60s Music

The Musical Journey of Johnny Bond

Johnny Bond

 

Introduction to Johnny Bond

Johnny Bond (born Cyrus Whitfield Bond in 1915 – died in 1978) was an American country singer-songwriter and guitarist, active through the 40s to the 60s music era. He was born in Envill, Oklahoma to a poor family of farmers. Already proficient in playing the guitar and entertaining audiences as well, he tried his luck on the music business. Bond formed his own group, originally formed the Singing Cowboy Trio along with Jimmy Wakely and Scotty Harrell in Oklahoma City. In the late 1930s country star Gene Autry discovered the band and invited them to play on his radio show Melody Ranch, whose station was based in California, where Bond and the rest of his band eventually moved. They became regulars on that radio show for sixteen years until the its cancellation in the mid-1950s. Bond also acted on occasion, in such films as Duel in the Sun. With the advent of television, Bond got to star on a locally-produced country music-oriented series Town Hall Party, in Los Angeles. Bond had several country hits such as “Divorce Me C.O.D.,” “So Round, So Firm, So Fully Packed,” “The Daughter of Joe Blon,” “Love Song in 32 Beers,” and “Sick, Sober and Sorry,” among others. His most successful singles occurred when he was well into his 40s and 50s: “Hot Rod Lincoln” (1960) and “10 Little Bottles” (1965), both of which made dents on the pop chart. Bond passed away, at age 63, of a heart attack in 1978.

 

Johnny Bond’s early years

American country music singer Johnny Bond was born on June 1, 1915 in Enville, Oklahoma. Cyrus Whitfield Bond as his given name, he was raised in an impoverished family of farmers. Bond initially learned how to play the trumpet and later proceeded to guitar and ukulele. Ever since in high school, Bond already wanted to follow the footsteps of his early music hero, Jimmie Rodgers.

 

Johnny Bond entering the music business

With Bond’s desire to pursue his music career, he later moved to Oklahoma City in 1937. There, he formed a trio which he named the Bell Boys, consisting Jimmy Wakely and Scotty Harrell. However, the Bell Boys was later changed to the Jimmy Wakely Trio. Bond was already penning country songs during that time as well. One of Bond’s first songs was the classic “Cimarron.” In the late 1930’s, the Jimmy Wakely Trio was spotted by Gene Autry who invited them to perform on his own radio show Melody Ranch on CBS. Eventually, Bond became Autry’s sidekick in the show until 1956. Autry also led him to appear in numerous films. He continued to make cameo appearances until 1947.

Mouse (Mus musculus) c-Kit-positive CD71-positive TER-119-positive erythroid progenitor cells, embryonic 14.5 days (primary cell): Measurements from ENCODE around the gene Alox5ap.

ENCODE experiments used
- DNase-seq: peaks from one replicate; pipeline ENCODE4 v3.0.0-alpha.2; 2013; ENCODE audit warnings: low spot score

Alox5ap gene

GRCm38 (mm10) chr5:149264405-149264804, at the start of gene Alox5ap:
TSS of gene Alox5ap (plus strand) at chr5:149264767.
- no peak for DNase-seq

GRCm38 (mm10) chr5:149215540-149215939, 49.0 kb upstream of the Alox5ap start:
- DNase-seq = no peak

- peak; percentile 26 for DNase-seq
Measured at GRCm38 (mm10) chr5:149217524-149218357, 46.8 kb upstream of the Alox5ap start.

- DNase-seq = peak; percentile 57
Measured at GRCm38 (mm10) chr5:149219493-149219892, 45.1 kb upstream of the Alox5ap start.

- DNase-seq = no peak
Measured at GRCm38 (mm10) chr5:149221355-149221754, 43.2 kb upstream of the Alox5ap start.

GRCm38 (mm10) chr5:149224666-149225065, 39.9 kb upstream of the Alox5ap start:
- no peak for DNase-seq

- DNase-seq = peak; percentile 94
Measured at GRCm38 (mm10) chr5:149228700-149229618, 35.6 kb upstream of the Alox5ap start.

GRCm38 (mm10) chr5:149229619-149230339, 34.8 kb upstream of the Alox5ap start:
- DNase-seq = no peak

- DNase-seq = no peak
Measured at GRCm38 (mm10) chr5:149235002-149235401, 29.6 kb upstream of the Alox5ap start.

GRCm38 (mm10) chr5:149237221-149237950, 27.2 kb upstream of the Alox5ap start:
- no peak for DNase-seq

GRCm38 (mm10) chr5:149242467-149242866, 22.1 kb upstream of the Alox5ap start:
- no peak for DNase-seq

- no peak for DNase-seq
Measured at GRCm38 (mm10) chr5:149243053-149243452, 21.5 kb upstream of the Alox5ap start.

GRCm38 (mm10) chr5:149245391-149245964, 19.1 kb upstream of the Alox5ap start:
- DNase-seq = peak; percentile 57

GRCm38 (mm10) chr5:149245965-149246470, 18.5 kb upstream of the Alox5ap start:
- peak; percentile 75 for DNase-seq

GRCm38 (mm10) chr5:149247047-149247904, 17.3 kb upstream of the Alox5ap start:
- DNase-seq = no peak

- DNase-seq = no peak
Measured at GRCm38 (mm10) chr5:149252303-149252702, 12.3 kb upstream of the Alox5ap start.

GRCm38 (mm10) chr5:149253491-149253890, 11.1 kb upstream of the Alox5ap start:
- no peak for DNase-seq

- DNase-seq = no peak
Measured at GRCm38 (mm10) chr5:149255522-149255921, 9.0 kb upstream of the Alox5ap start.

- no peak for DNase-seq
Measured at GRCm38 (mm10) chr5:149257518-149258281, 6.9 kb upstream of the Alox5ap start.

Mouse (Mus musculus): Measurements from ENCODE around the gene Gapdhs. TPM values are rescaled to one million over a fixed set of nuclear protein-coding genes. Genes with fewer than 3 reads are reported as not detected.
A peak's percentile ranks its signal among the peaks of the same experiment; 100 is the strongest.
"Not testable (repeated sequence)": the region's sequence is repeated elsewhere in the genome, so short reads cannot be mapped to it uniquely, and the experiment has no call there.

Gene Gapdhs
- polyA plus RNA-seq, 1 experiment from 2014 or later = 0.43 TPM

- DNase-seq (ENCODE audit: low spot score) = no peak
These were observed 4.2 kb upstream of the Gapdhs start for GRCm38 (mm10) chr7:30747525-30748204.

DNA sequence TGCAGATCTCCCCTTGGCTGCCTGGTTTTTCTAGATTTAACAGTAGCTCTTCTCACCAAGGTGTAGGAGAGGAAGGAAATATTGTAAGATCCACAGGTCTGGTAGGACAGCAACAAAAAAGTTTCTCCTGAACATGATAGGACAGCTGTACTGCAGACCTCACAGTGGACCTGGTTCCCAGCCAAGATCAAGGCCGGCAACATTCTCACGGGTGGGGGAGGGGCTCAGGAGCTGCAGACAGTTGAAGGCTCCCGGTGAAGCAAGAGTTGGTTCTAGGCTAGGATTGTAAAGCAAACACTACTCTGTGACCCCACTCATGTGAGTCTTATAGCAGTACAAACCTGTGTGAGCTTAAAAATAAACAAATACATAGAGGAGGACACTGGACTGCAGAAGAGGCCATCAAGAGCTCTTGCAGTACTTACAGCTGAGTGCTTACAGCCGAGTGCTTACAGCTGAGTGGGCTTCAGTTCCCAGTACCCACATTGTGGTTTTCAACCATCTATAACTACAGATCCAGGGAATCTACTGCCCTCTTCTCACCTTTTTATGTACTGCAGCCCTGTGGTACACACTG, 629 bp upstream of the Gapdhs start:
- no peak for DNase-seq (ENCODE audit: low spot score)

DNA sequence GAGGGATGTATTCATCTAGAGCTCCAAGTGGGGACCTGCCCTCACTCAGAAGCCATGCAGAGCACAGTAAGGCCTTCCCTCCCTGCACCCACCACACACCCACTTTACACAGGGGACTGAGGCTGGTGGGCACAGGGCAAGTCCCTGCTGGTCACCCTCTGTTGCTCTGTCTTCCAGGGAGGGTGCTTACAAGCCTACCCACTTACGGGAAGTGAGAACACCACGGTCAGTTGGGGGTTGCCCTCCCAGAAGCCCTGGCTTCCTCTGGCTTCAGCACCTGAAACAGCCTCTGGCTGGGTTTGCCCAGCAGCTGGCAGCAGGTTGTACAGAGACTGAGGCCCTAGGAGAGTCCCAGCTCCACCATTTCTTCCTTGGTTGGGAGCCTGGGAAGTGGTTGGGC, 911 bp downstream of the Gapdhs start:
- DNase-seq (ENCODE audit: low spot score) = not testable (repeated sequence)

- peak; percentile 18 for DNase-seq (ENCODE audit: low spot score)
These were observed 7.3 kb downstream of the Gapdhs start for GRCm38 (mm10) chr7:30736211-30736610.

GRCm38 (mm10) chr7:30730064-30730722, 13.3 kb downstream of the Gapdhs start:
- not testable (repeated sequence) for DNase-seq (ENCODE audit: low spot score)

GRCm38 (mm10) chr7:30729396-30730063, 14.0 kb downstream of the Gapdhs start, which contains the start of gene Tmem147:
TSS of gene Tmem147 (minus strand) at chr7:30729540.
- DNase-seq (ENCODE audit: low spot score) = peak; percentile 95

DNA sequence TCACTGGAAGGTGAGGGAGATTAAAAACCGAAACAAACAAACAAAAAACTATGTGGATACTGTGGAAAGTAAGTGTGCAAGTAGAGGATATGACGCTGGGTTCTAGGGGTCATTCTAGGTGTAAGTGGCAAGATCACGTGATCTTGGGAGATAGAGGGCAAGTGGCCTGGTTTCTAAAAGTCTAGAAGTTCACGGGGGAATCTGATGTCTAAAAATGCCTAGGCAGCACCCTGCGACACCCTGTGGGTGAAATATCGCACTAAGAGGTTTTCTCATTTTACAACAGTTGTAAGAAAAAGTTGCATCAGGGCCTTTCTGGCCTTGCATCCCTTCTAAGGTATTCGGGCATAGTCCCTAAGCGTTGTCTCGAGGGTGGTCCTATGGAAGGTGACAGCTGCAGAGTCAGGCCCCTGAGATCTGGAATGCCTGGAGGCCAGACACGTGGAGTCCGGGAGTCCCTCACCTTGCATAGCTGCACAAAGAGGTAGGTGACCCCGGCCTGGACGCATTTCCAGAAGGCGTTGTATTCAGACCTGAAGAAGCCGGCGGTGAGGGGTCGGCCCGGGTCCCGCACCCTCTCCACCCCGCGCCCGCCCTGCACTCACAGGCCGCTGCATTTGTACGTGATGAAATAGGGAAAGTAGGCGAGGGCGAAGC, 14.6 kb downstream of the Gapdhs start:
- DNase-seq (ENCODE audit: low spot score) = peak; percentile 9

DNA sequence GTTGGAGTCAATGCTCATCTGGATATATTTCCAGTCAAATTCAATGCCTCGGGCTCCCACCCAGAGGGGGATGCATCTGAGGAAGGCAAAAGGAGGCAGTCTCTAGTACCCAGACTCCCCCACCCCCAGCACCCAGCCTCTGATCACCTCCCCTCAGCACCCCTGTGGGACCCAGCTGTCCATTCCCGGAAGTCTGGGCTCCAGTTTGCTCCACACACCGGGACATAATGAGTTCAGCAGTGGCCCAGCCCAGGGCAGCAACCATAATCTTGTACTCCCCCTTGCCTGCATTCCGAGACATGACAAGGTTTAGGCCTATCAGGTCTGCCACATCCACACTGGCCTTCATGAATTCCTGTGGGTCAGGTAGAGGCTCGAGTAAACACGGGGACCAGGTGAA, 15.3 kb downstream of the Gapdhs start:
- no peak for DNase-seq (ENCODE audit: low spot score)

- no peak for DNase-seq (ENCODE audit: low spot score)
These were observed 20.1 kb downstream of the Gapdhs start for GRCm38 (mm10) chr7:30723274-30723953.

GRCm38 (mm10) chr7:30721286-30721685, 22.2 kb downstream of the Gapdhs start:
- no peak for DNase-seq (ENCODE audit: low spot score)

Johnny Bond as a successful solo artist

Mounting a solo career in 1941, Bond was signed to Columbia Records where he scored several hits, making at the Top 10 on the Billboard country singles chart: “Divorce Me C.O.D.,” (#4), “So Round, So Firm, So Fully Packed” (#3) and “Sick, Sober and Sorry” (#7). By that time, Bond was slowly switching his country style to up-tempo boogie woogie and honky tonk. In the mid-1950’s, he emerged into rockabilly and rock ‘n’ roll sound.

 

 

 

In 1960, Bond was signed to Autry’s Republic label where he had another hit “Hot Rod Lincoln.” It peaked at #26 on the US charts. The single was also Bond’s first record to be released in the UK. For the British version, the title was replaced with “Hot Rod Jalopy” and some parts of the lyrics were changed as well. Bond continued to release singles until he had another hit with “Ten Little Bottles” in 1965. Since “Ten Little Bottles” was first recorded on Columbia in 1954, the releasing of the single on Starday was interrupted for a while by the other label. However, it was released and became a success, reaching #2 on the country charts and crossed over to the pop charts at #43. It was also issued in the UK as well.

 

Bond’s retirement in the business

After recording a couple of albums with his last label (CMH Records) in 1976, he later retired on the same year. He started getting occupied by writing books such as Tex Ritter’s biography, an auto biography and “Thirty Years on the Road with Gene Autry.” The last book was posthumously published in 2007.

On June 12, 1978, the 63-year old Bond succumbed to a heart attack. In 1999, he was inducted to the Country Music Hall of Fame and to the Nashville Songwriters Hall of Fame.

 

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